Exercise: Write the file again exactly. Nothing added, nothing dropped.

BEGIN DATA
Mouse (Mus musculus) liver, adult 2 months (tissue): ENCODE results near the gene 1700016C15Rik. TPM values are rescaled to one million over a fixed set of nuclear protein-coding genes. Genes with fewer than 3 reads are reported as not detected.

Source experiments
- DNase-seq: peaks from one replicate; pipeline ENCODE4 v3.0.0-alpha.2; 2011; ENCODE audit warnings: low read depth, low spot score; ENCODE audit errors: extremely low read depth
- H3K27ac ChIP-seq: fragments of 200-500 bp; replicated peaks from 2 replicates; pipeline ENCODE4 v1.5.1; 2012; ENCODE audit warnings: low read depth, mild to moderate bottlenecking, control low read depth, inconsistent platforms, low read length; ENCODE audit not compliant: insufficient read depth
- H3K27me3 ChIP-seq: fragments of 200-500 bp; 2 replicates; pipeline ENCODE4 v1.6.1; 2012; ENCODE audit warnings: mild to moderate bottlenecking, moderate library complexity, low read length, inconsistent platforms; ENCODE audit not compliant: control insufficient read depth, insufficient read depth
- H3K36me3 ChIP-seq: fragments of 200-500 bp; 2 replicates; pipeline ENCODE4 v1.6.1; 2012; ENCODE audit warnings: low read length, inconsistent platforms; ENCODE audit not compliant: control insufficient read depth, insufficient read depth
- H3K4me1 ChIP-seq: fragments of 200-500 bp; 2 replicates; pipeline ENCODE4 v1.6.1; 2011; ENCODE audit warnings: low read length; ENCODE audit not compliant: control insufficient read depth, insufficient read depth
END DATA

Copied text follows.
Mouse (Mus musculus) liver, adult 2 months (tissue): ENCODE results near the gene 1700016C15Rik. TPM values are rescaled to one million over a fixed set of nuclear protein-coding genes. Genes with fewer than 3 reads are reported as not detected.

Source experiments
- DNase-seq: peaks from one replicate; pipeline ENCODE4 v3.0.0-alpha.2; 2011; ENCODE audit warnings: low read depth, low spot score; ENCODE audit errors: extremely low read depth
- H3K27ac ChIP-seq: fragments of 200-500 bp; replicated peaks from 2 replicates; pipeline ENCODE4 v1.5.1; 2012; ENCODE audit warnings: low read depth, mild to moderate bottlenecking, control low read depth, inconsistent platforms, low read length; ENCODE audit not compliant: insufficient read depth
- H3K27me3 ChIP-seq: fragments of 200-500 bp; 2 replicates; pipeline ENCODE4 v1.6.1; 2012; ENCODE audit warnings: mild to moderate bottlenecking, moderate library complexity, low read length, inconsistent platforms; ENCODE audit not compliant: control insufficient read depth, insufficient read depth
- H3K36me3 ChIP-seq: fragments of 200-500 bp; 2 replicates; pipeline ENCODE4 v1.6.1; 2012; ENCODE audit warnings: low read length, inconsistent platforms; ENCODE audit not compliant: control insufficient read depth, insufficient read depth
- H3K4me1 ChIP-seq: fragments of 200-500 bp; 2 replicates; pipeline ENCODE4 v1.6.1; 2011; ENCODE audit warnings: low read length; ENCODE audit not compliant: control insufficient read depth, insufficient read depth